Fu Gen Jikkou

 

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In every aspect of life we meet people who say “Don’t worry you can count on me. I’ll be there.”  However, when it comes to take action they do not due to a change in their circumstances.

The same situation occurs in the dojo as many students make big statements such as “Sensei, I’m going to be the best student ever. I will train hard and will not miss any classes, just watch me.” Then invariably something gets in the way. Work, family or health issues arise and so the student is unable to keep his promise. I used to believe in all of these promises and it would raise my hopes. Nowadays I am bit more reserved and just wait. I know that people mean well, but I cannot understand why there is this urge to announce that we will take action?

Ones actions are the truest expression of one’s character. In our dojo we encourage people to act rather than just verbally promise. Making a statement is easy, but it can hurt the feelings of others and discourage trust as the promises are broken. Unfortunately in modern society this seems to have become a norm.  For example, a lot of customer service organisations will promise to call you back and sort things out, but it never happens. We have all been there! Karate encourages students to be reliable and trustworthy via the practice of Fu Gen Jikko.

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Les Bubka

About the author: Les Bubka is an experienced martial artist, personal trainer and therapist who specialises in posture, mobility and Karate.  Les works with a wide variety of clients including martial artists and athletes as well as those suffering with postural dysfunction or those who wish to improve their fitness and wellbeing
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2 thoughts on “Fu Gen Jikkou

  1. As someone guilty of saying that I will do something, but it never seems to happen, I can possibly offer some insight. (Thankfully, usually when I say that, I say it or write it to myself, so I don’t hurt anybody other than myself.)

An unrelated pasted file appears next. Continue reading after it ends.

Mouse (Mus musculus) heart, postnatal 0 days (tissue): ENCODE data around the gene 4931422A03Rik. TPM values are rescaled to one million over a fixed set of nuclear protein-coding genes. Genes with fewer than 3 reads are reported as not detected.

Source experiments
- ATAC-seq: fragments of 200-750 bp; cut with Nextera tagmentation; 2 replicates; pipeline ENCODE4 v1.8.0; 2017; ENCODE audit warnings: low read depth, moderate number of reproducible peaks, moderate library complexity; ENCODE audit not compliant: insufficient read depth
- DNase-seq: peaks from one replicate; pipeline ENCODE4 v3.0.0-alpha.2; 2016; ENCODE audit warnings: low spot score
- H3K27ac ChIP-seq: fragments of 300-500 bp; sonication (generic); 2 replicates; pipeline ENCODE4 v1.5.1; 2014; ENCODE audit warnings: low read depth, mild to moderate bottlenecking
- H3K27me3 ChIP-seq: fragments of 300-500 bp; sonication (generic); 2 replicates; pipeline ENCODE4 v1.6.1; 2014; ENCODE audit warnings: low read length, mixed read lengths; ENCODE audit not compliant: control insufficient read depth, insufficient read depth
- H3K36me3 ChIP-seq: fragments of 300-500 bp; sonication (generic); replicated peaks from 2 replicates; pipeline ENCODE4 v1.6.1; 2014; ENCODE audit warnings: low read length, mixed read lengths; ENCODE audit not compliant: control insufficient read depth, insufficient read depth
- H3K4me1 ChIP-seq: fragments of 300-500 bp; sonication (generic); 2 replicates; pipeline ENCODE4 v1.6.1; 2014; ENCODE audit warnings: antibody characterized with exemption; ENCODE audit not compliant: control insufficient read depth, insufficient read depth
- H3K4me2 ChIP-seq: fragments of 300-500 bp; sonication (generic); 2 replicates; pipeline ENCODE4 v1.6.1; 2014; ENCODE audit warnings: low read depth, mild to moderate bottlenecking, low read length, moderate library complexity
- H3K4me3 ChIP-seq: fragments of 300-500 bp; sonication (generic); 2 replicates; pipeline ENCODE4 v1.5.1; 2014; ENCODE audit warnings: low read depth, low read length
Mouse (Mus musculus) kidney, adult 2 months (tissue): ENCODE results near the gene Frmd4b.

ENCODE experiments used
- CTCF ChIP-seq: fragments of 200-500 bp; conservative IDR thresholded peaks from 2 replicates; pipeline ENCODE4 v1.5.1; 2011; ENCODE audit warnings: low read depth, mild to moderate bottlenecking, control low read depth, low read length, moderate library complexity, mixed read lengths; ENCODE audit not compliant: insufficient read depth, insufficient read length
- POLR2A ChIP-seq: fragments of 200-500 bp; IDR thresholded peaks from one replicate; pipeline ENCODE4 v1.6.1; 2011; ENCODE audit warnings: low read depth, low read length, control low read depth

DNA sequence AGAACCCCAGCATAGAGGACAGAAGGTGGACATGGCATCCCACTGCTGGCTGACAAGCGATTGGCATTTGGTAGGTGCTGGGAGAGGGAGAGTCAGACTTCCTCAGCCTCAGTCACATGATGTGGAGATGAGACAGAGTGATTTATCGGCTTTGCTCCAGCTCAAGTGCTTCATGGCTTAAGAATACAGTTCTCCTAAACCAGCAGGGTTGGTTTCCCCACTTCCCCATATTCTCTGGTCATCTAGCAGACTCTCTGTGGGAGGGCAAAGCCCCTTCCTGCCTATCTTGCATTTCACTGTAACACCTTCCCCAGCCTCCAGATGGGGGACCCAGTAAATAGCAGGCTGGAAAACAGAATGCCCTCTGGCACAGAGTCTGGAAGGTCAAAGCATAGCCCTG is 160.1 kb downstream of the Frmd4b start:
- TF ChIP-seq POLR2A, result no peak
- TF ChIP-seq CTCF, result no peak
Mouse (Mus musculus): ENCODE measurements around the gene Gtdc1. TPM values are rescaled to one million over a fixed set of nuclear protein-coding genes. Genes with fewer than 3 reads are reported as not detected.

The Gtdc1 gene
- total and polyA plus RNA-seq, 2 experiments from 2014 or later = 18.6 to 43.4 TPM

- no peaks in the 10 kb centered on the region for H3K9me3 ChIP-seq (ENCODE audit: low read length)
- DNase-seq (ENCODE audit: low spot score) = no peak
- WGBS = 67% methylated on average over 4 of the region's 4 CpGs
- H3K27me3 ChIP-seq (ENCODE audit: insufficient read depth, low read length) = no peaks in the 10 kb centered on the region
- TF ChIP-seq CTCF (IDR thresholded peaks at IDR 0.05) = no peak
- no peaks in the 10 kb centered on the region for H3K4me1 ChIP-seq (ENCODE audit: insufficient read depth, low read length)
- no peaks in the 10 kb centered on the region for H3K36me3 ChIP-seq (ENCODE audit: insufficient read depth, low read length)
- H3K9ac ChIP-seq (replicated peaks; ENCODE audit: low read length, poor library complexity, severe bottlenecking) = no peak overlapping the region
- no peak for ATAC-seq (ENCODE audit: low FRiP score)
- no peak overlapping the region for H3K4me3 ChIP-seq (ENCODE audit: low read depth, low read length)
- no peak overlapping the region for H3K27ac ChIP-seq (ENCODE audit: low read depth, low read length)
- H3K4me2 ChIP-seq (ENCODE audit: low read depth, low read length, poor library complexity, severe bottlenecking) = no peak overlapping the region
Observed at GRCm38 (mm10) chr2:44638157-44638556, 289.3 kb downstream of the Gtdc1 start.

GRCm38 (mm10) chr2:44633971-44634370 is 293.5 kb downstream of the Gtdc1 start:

However, I get the feeling that when we say that we’re going to do something, it’s like the thought and the verbal commitment will translate into actual, physical action. It’s a bit like the person who needs to lose weight and exercise, so they buy a gym membership believing that since they paid so much for it, they’ll really go get their money’s worth and use it.

    Yeah, that doesn’t work very well.

    Doing is doing. There is no substitute for action, you’re right about that. In our “we can do so much more so much faster” society (stupid technology), we’re all under the delusion that we have to commit to doing more things and accepting more responsibilities, and we must be failures if we can’t fit another thing into our schedules. So we use excuses and over-commit rather than admit defeat or make the changes necessary to do the thing that actually need doing. And since everybody else does the same thing, we think “they’ll understand.”

    Funny how we always seem to “understand” when we’re doing it, but not when others do it to us. Boy, we’re forgetful creatures.

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